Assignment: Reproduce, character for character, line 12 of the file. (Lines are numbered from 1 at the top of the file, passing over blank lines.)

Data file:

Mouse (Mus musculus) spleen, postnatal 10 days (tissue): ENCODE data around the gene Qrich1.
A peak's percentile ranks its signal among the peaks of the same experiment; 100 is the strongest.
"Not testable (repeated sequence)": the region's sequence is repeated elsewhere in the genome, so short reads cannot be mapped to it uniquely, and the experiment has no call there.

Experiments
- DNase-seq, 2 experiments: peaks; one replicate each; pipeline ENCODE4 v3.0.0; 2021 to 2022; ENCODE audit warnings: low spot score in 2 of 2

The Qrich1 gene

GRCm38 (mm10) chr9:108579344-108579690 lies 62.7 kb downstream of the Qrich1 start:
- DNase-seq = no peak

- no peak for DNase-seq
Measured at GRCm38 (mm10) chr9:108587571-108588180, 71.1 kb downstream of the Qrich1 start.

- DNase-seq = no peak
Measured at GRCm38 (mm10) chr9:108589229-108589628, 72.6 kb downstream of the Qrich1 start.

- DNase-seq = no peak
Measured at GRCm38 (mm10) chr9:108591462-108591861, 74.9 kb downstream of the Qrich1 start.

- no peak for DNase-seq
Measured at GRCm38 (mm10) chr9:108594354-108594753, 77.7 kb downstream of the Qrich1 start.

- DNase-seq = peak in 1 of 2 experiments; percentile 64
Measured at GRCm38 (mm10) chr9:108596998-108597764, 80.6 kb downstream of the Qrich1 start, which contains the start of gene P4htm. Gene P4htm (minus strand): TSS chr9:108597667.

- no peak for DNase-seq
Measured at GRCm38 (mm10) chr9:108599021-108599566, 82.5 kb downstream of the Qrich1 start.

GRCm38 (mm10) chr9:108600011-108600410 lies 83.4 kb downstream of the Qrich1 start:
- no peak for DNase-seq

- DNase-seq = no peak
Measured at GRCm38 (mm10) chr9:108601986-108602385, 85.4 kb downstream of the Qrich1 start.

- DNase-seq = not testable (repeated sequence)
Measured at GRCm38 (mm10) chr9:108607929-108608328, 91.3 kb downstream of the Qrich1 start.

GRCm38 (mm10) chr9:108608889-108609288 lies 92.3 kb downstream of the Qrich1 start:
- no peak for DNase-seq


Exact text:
Measured at GRCm38 (mm10) chr9:108589229-108589628, 72.6 kb downstream of the Qrich1 start.